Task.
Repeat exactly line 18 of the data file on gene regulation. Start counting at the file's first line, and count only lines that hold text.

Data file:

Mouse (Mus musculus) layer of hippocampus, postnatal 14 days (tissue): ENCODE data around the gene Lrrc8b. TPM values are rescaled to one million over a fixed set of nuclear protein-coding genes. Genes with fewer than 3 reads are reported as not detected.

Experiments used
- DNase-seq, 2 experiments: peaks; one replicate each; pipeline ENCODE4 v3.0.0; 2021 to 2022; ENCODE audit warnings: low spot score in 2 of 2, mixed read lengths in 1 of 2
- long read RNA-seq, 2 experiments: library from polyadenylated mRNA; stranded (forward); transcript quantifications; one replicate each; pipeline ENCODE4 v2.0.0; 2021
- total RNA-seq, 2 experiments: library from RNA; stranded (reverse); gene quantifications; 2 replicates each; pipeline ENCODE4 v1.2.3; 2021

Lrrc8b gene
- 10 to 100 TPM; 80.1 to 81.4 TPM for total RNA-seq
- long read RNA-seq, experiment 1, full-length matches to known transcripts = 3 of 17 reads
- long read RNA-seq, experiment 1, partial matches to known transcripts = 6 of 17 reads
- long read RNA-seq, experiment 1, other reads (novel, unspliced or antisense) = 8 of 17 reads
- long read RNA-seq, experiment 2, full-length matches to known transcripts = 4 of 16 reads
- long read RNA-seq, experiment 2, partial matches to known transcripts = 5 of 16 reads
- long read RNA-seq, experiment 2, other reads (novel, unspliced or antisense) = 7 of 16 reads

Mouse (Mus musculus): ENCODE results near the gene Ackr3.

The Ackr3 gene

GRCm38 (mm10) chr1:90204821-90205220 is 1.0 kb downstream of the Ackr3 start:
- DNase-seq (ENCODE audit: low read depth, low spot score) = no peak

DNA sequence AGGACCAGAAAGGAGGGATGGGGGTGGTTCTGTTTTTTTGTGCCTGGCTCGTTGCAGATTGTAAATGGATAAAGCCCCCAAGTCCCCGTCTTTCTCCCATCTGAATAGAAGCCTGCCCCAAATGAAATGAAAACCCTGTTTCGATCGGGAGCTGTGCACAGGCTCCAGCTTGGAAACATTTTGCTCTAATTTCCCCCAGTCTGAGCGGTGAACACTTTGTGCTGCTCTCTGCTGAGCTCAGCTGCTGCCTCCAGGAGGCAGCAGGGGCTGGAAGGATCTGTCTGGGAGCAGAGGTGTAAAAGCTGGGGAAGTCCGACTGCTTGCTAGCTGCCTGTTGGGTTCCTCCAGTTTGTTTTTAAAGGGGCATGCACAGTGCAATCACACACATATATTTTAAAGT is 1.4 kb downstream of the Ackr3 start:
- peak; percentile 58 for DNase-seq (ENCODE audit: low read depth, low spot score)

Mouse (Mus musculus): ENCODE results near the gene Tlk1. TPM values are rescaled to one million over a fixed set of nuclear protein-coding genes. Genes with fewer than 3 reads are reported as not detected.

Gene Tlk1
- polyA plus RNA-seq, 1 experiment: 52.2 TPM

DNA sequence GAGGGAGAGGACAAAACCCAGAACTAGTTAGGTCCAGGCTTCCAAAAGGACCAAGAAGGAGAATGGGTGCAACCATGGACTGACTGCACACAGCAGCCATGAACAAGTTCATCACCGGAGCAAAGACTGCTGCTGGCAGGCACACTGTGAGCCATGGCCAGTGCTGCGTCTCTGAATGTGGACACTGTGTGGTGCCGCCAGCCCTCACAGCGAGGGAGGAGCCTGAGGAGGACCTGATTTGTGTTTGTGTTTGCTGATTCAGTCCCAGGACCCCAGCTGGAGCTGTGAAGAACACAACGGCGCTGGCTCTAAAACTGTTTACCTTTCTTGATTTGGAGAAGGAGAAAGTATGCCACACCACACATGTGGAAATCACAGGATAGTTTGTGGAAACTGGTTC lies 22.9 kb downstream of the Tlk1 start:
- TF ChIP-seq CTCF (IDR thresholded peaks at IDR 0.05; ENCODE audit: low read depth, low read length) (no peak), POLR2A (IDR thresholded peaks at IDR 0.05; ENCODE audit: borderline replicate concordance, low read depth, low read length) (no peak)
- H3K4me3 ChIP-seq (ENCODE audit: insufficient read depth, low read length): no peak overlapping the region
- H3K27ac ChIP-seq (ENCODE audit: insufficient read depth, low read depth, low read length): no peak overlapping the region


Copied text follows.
DNA sequence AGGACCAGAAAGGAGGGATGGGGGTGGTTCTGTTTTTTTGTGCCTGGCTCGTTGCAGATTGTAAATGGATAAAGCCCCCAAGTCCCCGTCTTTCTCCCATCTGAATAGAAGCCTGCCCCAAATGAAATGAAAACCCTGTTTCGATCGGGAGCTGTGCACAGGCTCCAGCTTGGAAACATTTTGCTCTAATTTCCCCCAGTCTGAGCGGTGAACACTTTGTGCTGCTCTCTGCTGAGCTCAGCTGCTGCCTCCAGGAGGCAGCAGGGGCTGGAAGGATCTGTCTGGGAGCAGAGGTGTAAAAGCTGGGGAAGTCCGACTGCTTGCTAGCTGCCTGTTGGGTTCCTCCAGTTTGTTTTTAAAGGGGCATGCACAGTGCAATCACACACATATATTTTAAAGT is 1.4 kb downstream of the Ackr3 start: